The Civic Democratic leadership, which is currently in the process of trying to secure support for a governing mandate, does not see a grand coalition with the Social Democrats as a viable option. Mirek Topolanek, the chairman of the Civic Democratic Party, says that this would go against the wishes of party members, as well as voters. At present, the Civic Democrats are in the process of negotiating a coalition with the Christian Democrats and the Greens, though this solution would still leave them with only 100 seats in the 200-seat lower house.
Over the weekend, all 74 newly-elected Social Democratic MPs signed a declaration vowing not to support a coalition led by Mr. Topolanek. Over the weekend, Social Democratic leader Mr. Paroubek said that he envisions a new Czech government will be formed by August.
Since the Velvet Revolution in late 1989, every election victor in the Czech Republic has managed to form a government.
In a Sunday televised program on T.V. NOVA, the leader of the Civic Democrats, Mirek Topolanek, revealed that his party has its own candidate in mind to administer the Chamber of Deputies. If the Civic Democrats are successful then their current party deputy leader, Miroslava Nemcova, could be nominated for Chairwoman of the lower house when MPs convene to vote on June 27th. Mr. Topolanek sees Miroslava Nemcova as a fine candidate because according to him, she has the experience to lead the lower house, as well as the qualities required to do the job well. Ms. Nemcova was the deputy leader of the lower house during the last Social Democratic-led government.
The Civic Democrats are taking the position that the Chair's post in the lower house need not automatically fall to the second-place Social Democrats, and that they as the winning party intend to occupy the chair of the lower house. Meanwhile, the Social Democratic Party has spoken publicly about the possibility of Jiri Paroubek running for the chairmanship of the lower house. The Social Democrats feel that they should hold the post, given their second-place yet still strong showing in the recent elections.
At a meeting over the weekend, the Green Party gave its leader, Martin Bursik, and his negotiating team a clear mandate to take part in coalition-building talks with all parties except the Communists. Mr. Bursik says that negotiations with the winning party, the Civic Democrats, and the Christian Democrats currently take precedent over discussions with the Social Democratic Party.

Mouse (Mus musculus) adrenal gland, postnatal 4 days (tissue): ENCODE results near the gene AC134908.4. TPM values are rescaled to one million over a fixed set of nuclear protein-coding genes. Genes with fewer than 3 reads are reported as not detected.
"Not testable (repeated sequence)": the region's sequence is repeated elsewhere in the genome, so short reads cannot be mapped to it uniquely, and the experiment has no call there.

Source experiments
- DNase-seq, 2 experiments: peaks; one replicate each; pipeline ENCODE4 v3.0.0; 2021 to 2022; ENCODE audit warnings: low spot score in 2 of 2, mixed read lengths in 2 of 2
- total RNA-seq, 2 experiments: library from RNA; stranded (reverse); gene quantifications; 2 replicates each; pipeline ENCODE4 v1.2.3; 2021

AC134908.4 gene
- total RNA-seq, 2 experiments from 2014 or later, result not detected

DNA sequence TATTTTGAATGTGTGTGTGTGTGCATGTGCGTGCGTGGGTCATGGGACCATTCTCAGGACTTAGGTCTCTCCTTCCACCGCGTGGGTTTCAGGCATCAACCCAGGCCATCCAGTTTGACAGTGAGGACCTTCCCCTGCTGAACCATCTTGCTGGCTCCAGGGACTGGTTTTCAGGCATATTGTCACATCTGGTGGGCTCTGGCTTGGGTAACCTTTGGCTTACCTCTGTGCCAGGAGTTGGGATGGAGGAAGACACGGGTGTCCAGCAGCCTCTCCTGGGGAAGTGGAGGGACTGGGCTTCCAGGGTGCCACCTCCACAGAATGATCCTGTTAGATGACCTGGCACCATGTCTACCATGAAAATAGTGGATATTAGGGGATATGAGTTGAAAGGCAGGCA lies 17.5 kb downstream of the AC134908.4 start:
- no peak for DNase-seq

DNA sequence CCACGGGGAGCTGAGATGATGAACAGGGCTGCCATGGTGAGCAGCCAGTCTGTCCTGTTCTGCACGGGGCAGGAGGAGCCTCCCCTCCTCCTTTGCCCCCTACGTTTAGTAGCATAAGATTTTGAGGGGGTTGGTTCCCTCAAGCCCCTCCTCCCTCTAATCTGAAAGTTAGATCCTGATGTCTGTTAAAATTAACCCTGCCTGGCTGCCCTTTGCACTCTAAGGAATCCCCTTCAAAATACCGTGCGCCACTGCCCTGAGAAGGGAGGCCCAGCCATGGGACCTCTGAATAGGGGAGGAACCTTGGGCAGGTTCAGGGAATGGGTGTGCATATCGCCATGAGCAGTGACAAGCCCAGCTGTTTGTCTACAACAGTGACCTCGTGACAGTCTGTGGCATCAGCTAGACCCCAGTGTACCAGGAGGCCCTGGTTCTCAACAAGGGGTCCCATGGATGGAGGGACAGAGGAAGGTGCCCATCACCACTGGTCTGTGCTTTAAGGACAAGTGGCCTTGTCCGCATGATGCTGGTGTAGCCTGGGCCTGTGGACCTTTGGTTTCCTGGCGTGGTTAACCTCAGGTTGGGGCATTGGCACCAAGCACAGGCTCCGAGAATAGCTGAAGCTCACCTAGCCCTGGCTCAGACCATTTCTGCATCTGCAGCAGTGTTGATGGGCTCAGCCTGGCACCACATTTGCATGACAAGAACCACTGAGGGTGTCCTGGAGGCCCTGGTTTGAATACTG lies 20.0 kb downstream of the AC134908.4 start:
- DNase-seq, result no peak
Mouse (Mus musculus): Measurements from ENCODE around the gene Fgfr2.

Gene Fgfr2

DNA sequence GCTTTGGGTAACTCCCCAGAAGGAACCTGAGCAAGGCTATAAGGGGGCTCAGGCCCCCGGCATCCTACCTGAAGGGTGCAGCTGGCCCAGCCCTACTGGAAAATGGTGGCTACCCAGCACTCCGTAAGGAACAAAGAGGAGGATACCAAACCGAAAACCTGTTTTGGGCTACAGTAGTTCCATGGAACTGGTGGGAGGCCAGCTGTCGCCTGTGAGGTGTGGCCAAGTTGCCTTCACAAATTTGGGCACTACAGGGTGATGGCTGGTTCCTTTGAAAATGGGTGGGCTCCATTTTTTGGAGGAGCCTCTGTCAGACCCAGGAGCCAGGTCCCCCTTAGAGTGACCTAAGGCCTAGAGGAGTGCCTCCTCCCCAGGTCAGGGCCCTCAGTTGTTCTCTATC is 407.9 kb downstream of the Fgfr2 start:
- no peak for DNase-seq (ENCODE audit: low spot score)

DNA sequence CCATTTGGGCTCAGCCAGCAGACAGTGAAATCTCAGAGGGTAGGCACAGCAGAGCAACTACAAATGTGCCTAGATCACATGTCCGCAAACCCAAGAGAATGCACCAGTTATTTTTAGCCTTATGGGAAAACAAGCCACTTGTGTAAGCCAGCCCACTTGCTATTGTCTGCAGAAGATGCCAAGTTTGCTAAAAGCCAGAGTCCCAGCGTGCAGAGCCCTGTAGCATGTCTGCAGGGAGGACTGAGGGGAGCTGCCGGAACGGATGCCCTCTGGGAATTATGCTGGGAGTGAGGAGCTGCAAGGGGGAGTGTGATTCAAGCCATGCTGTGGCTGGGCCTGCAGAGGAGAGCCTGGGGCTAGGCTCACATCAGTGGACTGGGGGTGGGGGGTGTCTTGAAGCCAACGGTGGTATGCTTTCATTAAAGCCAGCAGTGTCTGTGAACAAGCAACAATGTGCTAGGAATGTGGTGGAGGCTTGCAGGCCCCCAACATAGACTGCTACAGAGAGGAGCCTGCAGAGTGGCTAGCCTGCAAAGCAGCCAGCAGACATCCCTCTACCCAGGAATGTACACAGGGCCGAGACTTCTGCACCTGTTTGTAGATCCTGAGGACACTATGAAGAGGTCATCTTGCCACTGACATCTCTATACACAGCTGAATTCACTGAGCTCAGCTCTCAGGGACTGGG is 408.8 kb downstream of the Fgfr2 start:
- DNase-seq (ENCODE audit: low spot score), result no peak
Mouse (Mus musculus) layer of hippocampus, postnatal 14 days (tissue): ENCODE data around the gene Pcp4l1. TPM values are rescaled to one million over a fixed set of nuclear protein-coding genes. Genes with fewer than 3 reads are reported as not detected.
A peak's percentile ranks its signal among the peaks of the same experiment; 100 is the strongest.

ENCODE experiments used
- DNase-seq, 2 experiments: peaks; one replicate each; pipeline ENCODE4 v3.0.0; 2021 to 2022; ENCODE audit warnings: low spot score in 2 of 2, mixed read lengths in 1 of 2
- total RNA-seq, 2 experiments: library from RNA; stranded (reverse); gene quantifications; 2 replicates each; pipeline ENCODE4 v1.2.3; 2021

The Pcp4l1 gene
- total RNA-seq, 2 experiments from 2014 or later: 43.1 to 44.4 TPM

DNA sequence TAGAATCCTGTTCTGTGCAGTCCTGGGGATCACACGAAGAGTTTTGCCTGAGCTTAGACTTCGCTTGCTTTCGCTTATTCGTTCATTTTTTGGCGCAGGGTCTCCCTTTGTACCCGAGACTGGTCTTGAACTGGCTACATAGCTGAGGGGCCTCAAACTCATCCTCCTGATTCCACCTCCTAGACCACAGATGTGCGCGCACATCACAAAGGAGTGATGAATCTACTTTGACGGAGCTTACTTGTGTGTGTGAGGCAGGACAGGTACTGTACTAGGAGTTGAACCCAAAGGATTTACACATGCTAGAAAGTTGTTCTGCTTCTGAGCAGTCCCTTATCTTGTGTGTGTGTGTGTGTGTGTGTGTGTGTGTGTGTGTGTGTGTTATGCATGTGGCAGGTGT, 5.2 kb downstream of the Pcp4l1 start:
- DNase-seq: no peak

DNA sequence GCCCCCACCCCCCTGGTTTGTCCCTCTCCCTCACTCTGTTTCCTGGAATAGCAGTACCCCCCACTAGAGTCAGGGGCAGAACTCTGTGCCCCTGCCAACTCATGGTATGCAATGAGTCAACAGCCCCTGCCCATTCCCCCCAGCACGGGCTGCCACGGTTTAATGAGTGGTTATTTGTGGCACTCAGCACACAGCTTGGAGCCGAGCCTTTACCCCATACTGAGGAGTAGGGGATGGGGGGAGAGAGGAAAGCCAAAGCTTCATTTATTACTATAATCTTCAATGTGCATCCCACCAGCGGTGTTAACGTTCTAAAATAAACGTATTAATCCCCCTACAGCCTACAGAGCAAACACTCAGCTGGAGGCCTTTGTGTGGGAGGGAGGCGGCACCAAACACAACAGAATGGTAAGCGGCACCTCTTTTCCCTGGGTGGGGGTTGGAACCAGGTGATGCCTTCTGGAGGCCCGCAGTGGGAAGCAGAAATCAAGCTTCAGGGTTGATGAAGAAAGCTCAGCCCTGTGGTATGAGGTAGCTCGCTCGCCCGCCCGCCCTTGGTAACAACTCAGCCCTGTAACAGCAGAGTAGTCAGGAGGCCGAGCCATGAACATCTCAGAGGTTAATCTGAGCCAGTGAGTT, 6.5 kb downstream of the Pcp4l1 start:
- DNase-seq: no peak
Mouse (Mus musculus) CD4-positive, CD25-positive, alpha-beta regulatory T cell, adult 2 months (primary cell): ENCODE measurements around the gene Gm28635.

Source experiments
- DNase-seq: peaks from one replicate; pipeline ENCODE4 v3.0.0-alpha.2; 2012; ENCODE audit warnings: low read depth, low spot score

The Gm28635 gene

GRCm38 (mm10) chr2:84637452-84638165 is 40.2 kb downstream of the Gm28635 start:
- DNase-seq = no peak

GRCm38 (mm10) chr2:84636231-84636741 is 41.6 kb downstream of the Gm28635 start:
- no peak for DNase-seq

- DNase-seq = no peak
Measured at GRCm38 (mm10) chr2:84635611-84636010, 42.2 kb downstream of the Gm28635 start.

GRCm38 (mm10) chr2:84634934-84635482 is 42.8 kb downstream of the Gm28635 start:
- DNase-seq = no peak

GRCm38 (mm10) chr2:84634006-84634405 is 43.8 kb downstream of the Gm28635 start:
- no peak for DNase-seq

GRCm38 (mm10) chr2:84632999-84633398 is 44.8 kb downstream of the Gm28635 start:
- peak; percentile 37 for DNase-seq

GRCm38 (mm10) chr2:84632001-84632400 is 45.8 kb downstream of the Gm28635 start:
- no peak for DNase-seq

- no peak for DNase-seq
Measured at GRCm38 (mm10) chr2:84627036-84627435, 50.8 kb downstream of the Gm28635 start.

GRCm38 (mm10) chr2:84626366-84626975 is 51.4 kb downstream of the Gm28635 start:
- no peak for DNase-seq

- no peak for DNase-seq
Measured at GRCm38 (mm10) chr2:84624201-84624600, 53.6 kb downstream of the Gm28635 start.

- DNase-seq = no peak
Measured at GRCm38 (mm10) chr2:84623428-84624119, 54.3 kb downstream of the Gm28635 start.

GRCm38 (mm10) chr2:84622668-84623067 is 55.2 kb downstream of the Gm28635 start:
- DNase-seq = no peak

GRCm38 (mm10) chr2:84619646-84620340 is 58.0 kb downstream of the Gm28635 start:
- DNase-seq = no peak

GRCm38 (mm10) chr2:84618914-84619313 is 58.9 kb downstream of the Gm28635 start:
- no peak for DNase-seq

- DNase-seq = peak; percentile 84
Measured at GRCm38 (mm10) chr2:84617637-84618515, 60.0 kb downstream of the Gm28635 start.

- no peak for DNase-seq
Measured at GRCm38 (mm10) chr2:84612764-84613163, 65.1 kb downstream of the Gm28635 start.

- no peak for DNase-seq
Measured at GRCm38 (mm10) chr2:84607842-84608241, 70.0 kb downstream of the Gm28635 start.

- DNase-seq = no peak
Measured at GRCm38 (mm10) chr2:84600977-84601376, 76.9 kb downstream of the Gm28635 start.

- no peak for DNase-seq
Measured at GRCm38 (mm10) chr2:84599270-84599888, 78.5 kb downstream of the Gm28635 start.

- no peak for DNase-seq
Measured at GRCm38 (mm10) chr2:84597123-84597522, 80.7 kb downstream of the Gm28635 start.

The Green Party stands by its campaign promise not to support any government that would be dependent on the backing of the Communist Party of Bohemia and Moravia.
The Greens earned six percent of the vote in recent elections, and have a mandate of six seats in the lower house—their first-ever presence in high-level Czech politics. Mr. Bursik has not revealed which—if any—ministry posts may be desirable for the Greens in a coalition arrangement, though analysts say that the Ministry of the Environment is of logical key interest for the Greens.
Three Green Party members were also expelled over the weekend for their leadership of the so-called 'Leftist faction' that emerged just prior to the elections, causing an internal conflict within the party. Eva Holubova, Karel Volny and Vaclav Drbohlav were voted out of the Green Party.
The daily Pravo reports that the number of Czechs recycling is on the rise—and in fact, Czechs are among the best recyclers in Europe. The country has already surpassed recycling parameters set by the European Union that are to take effect in 2012. According to the report, 67% of people practiced recycling on a regular basis in 2005 and the average citizen sorted 36.2 Kg. of waste. Czech households recycled a total of 360 000 tonnes of garbage in 2005, and 168 000 tonnes of this material was reused.
The Home Credit and Finance Bank of Russia, which is controlled by the Czech financial group PPF, reports a decrease in profits for 2005. Compared to 2004 when the bank saw a profit of 338 million crowns ($15.1 million USD), 2005 figures rest at about 256 million crowns ($11.5 million USD). The Home Credit and Finance Bank ranks second on the Russian market, and opened 31 new branches throughout the Russian Federation in 2005.
Vendula Frintova of the Czech Republic has won bronze in the women's triathlon World Cup race in Richards Bay, South Africa. It is the first time in her career that Frintova has placed within the top three finalists. She finished with a time of 2:06:59 and fainted after she crossed the finish line. Emma Snowsill of Australia took first place, and Anja Dittmer of Germany clinched the silver.
Lenka Radova of the Czech Republic finished fifth with a time of 2:07:38.
Doubles canoeists Marek Jiras and Tomas Madr have won gold at the World Cup championships in La Seu d'Urgell, Spain. They take first place in the water slalom competition, beating out Italian rivals Benetti and Masoero. The races in Seu d'Urgell close-out the third segment of World Cup competition.
Sunny skies and warm temperatures are expected to continue throughout the early part of the week, with daytime highs reaching 27 degrees Celsius.
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